The evidentiary value of an accused’s invocation of the pre-trial and trial right to silence through Anglo American case law
Author Constantine Theophilopoulos
Affiliations: Associate Professor, School of Law, University of the Witwatersrand, Johannesburg
Source: South African Law Journal, Volume 137 Issue 2, p. 305-334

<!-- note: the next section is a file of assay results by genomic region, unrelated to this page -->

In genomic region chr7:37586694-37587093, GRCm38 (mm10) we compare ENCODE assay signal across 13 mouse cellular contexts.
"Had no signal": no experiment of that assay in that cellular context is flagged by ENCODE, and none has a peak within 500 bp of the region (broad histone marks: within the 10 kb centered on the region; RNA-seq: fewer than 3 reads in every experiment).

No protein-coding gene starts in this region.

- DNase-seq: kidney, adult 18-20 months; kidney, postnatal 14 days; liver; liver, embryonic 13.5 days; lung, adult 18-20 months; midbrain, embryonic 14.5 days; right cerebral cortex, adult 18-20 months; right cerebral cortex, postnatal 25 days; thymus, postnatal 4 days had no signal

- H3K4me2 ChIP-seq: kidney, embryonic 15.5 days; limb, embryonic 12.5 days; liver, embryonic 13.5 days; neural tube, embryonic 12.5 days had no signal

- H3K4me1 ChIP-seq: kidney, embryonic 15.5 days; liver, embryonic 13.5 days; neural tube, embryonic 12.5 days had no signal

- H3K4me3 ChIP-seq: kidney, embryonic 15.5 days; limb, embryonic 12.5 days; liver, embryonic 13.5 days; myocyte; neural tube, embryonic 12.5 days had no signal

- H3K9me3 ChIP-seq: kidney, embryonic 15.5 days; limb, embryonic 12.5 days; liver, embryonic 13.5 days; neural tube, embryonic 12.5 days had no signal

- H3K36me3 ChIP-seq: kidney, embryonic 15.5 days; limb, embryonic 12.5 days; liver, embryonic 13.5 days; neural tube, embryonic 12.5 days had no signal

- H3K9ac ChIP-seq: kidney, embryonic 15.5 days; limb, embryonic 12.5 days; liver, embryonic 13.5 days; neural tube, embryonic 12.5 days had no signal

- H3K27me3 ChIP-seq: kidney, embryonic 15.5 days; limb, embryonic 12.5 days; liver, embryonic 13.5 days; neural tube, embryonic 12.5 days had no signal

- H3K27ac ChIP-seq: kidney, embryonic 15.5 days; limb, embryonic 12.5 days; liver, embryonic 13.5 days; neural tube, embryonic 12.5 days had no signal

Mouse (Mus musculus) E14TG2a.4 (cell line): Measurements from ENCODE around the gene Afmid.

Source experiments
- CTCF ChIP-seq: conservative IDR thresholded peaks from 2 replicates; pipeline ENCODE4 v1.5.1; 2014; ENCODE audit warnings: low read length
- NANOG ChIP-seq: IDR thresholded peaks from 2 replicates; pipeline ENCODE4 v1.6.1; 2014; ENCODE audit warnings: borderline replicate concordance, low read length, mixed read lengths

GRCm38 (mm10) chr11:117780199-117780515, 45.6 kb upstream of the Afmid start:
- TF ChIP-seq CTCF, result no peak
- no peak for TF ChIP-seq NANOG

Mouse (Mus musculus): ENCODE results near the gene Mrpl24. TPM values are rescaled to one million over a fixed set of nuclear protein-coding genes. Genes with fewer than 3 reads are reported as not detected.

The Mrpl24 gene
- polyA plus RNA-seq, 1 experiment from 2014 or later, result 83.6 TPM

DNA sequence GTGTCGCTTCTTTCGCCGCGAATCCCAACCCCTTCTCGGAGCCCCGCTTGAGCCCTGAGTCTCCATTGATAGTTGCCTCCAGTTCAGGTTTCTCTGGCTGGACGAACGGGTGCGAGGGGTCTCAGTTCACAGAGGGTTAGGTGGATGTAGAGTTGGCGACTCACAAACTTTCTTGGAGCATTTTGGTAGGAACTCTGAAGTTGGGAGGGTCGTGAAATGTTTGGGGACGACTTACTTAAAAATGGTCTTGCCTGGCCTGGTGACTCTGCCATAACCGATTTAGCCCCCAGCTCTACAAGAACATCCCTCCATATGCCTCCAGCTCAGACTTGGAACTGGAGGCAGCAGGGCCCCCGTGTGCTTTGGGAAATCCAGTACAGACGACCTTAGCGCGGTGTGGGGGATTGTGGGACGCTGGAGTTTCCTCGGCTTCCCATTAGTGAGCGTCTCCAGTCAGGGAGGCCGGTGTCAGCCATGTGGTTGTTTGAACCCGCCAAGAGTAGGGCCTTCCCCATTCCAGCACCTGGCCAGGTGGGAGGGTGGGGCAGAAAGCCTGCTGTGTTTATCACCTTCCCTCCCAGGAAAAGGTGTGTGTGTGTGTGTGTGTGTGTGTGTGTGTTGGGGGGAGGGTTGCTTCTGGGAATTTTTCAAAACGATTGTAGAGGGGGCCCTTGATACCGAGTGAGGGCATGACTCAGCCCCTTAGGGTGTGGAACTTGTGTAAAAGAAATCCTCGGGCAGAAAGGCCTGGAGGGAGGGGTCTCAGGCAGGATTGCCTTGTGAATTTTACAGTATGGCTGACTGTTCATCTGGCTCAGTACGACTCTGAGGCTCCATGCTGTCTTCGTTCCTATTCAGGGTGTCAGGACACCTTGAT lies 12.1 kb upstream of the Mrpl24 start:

The right to silence is difficult to analyse in theory and practice as it has different applications at different stages of a criminal prosecution. The accused’s right to silence is also a manifestly modern right which has often been confused with its traditional English common-law ancestor, the witness privilege against self-incrimination. In order to explain the right to silence, this article begins by briefly setting out its libertarian jurisprudential foundations as a Hohfeldian immunity against compulsion and self-incrimination. The analysis is sourced from American and Canadian case law, as there is no South African case law on point. Thereafter, the evidentiary value of a right to silence is explained in utilitarian terms by critically examining the adverse inferences which may be drawn from silence as an item of circumstantial evidence at the pre-trial and trial stages of criminal proceedings. The evidentiary probative value of silence is analysed in its traditional common-law context as a bare rule of evidence, as well as in its modern constitutional context as an entrenched constitutional right. This critical evaluation is based on a rich vein of English, South African and other common-law and constitutional case precedent. Finally, this article suggests a possible five-legged model which may provide a consistent and coherent formula for determining the probative value of an accused’s invocation of silence in all factual circumstances.